We are here to help.
Please tell us about you, let us know which suburb you would be interested in. An experienced member of our team will contact you shortly.

Australia’s property market tipped to reach $9 trillion later this year: CoreLogic


Australia’s property market tipped to reach $9 trillion later this year: CoreLogic


Australia’s residential property market is tipped to be worth $9 trillion later this year, thanks to skyrocketing house prices and an ongoing construction boom, according to CoreLogic.


At the moment, residential real estate is worth a staggering $8.8 trillion dollars. That’s worth more than Australian superannuation ($3.1 trillion), the Australian stock market ($2.8 trillion) and commercial real estate ($978 billion) combined, CoreLogic’s August indices revealed.

The value of Australian homes only reached $8 trillion in March this year and is on track to reach its next trillion-dollar milestone later in 2021.

“It won’t be too long before it breaks the $9 trillion mark,” said Tim Lawless, CoreLogic research director. “We’re going through a construction boom, and housing values are rising very swiftly.”

As a result, there was more housing stock, and it was worth more, too, he said. More than half of household wealth is held in housing, with $1.9 trillion in outstanding mortgage debt.

“Household spending is the biggest component of economic activity. This is why we have so much attention on the housing market,” Mr Lawless said.

While the market was still red hot, it was “not as hot” as it has been due to affordability constraints and lockdowns starting to slow down the rate of growth, he said.

Australian property prices rose 5.9 per cent in the three months to July, down from the peak of 7 per cent in the three months to May 2021.

Related: 2032 Olympics To Triple Brisbane’s Median House Price To $1.7m
Related: The 5 Best Virtual Display Homes of All Time
Related: Choice Homes takes out President’s Award from Master Builders, Gold Coast



It is still a broad property boom, with every city recording a gain, albeit at a slower pace.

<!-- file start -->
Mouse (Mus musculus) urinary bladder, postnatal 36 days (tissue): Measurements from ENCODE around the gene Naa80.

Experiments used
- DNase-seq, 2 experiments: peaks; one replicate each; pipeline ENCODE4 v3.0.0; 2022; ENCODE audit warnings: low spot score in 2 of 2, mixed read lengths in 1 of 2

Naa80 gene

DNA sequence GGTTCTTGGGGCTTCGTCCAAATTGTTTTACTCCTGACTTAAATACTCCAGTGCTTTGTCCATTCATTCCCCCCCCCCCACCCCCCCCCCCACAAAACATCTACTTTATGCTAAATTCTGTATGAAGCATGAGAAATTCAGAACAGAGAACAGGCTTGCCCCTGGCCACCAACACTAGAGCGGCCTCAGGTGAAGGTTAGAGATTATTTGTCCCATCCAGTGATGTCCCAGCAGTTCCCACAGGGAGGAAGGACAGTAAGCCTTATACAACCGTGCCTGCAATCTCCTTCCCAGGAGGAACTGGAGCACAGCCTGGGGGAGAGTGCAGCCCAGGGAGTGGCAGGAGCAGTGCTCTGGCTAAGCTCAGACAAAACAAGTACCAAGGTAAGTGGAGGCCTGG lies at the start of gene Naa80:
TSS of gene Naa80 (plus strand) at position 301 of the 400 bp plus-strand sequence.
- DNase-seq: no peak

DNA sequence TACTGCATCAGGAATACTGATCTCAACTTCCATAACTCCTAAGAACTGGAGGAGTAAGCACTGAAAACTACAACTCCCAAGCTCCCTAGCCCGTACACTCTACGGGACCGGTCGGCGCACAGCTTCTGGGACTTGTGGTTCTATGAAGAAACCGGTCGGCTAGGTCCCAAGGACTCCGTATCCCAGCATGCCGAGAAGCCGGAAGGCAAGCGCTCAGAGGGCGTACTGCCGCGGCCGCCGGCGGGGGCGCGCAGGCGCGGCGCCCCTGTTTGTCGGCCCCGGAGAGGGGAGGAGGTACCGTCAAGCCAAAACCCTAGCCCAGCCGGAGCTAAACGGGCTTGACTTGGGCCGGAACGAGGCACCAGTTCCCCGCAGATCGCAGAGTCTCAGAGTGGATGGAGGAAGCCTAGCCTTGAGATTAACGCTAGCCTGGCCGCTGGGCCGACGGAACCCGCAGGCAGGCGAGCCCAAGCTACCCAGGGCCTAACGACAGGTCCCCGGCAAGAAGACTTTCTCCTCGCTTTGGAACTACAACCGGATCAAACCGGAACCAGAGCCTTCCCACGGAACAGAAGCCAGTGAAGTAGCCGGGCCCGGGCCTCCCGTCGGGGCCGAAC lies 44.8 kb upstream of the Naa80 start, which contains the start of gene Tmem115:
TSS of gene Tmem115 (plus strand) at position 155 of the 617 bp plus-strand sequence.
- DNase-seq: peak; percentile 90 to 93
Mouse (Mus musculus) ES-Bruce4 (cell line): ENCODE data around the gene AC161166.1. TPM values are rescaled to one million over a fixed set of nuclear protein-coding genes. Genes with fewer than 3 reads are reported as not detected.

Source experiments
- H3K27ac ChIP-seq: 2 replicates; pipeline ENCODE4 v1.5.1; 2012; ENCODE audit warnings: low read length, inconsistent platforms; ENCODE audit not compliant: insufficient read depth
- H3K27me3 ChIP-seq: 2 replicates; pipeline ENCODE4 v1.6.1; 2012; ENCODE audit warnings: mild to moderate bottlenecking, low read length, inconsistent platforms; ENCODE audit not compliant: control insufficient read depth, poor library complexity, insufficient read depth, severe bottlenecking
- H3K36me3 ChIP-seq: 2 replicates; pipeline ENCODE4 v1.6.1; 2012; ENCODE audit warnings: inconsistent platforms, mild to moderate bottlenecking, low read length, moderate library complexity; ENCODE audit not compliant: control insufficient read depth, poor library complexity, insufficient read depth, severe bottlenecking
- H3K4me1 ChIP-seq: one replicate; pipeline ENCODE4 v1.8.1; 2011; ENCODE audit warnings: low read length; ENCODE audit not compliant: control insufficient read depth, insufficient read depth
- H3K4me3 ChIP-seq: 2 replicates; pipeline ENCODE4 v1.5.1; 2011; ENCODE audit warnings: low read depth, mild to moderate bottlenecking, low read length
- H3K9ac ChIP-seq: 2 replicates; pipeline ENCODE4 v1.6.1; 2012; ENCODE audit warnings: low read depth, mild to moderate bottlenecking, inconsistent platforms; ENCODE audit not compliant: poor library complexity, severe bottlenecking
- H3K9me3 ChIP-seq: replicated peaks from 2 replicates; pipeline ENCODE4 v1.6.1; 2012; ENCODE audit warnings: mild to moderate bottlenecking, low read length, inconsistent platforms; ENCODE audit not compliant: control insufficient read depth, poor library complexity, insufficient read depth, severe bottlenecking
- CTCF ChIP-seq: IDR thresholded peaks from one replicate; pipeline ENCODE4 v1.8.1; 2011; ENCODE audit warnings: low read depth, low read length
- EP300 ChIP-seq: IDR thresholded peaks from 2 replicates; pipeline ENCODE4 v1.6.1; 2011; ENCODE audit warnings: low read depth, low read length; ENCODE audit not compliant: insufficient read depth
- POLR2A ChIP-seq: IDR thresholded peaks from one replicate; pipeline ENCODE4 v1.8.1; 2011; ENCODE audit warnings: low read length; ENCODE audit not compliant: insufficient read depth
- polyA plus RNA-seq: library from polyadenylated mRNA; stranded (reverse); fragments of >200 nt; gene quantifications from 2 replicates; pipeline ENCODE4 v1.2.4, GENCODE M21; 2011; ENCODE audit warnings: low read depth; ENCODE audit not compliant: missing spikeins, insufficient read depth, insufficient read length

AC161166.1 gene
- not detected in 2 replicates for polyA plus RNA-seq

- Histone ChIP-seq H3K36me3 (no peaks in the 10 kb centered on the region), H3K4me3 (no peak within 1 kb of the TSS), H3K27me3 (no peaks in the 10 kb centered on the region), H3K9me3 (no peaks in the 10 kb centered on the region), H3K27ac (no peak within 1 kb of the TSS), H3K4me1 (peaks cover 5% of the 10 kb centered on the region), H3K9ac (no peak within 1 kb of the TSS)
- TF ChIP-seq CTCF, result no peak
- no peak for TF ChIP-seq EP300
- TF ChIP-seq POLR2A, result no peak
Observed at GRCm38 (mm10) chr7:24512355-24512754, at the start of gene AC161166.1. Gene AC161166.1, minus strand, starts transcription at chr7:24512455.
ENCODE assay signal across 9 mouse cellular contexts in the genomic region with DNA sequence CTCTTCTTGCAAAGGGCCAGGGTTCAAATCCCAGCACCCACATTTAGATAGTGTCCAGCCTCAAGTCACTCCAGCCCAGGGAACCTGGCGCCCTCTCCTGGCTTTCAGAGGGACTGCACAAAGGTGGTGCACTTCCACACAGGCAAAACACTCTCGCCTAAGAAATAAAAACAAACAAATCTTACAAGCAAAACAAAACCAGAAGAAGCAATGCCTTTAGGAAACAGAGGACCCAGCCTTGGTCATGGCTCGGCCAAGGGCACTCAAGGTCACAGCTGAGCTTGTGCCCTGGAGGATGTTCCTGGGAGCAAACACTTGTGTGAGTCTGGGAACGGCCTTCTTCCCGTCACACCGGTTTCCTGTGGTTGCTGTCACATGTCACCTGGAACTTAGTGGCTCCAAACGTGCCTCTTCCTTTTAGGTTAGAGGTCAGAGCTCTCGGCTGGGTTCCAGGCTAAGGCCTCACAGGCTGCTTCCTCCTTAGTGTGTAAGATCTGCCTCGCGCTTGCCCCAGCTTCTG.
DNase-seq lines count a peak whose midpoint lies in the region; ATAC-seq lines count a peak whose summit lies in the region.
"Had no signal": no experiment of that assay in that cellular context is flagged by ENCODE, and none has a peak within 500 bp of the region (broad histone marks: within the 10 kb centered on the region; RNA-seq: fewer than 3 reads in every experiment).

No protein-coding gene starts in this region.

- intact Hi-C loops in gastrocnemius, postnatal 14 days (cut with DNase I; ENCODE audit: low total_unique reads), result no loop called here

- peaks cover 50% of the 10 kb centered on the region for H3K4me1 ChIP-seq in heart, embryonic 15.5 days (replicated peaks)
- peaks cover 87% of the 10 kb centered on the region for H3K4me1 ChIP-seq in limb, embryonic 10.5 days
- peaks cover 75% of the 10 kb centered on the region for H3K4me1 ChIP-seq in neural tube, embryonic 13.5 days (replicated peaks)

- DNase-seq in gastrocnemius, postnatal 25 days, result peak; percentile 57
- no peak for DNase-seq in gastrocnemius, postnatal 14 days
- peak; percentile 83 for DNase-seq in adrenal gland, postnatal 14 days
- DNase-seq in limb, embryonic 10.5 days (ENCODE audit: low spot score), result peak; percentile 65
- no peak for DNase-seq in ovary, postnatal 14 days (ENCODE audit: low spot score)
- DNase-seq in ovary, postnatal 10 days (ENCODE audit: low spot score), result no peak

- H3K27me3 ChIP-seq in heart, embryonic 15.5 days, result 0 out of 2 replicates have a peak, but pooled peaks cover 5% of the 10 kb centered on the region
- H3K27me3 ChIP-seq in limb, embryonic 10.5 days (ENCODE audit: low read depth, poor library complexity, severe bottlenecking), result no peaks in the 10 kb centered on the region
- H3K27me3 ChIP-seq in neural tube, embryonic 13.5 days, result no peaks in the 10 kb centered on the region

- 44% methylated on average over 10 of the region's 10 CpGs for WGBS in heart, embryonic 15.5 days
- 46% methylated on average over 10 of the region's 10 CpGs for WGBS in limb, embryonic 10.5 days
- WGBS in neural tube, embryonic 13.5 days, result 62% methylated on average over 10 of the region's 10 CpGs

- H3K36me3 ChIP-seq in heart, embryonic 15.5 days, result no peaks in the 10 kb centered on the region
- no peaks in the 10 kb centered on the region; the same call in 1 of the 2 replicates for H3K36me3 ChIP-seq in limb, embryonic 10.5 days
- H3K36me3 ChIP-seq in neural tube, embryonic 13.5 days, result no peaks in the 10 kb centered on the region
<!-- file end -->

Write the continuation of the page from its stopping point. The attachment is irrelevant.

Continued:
At a city level, Hobart led the way over the quarter, with property prices increasing 8.2 per cent.

It was followed by Sydney, where dwelling values jumped 7.7 per cent in the same period.

The broad-based surge in property prices is still driven by historically low mortgage rates in a market where there are still overwhelmingly more buyers than there are properties.

In July, the total number of homes listed was 27.1 per cent below the five-year average nationally, while sales volumes were 42.6 per cent above the five-year average.

As a result, the market remained firmly in favour of sellers, Mr Lawless said, with vendor discounting extremely tight across the country, down 2.8 per cent in the three months July.

“The common factor is that low interest rates are continuing to drive demand,” he said. “It’s also that disconnect between supply and demand that is at the crux of driving housing prices higher.

“Discounting rates also showed how skewed the market is towards vendors.”



He said the rate of price growth was likely to slow down as demand from priced-out buyers eased at the same time more sellers listed their properties on the market once restrictions ease.

“If those two things happen or even if we do see supply rising, that should help rebalance the market towards buyers and dampen this rapid price growth further.”

While first-home buyers are dropping off in every state due to affordability constraints and fewer incentives, investors have stepped in, the data found.

Investor participation rose in each state and territory over June, with the exception of Queensland, where investor lending was dwarfed by a 1.8 per cent lift in owner-occupier lending.

“You can understand why affordability is becoming a problem. It simply means it is taking longer for some segments of the marketplace to save a deposit and get a loan.

“That is a clear area of concern for APRA. The rate of growth will continue to taper in 2021 and 2022 mostly due to affordability but also due to the risk of tighter credit conditions ahead.” Source: Domain.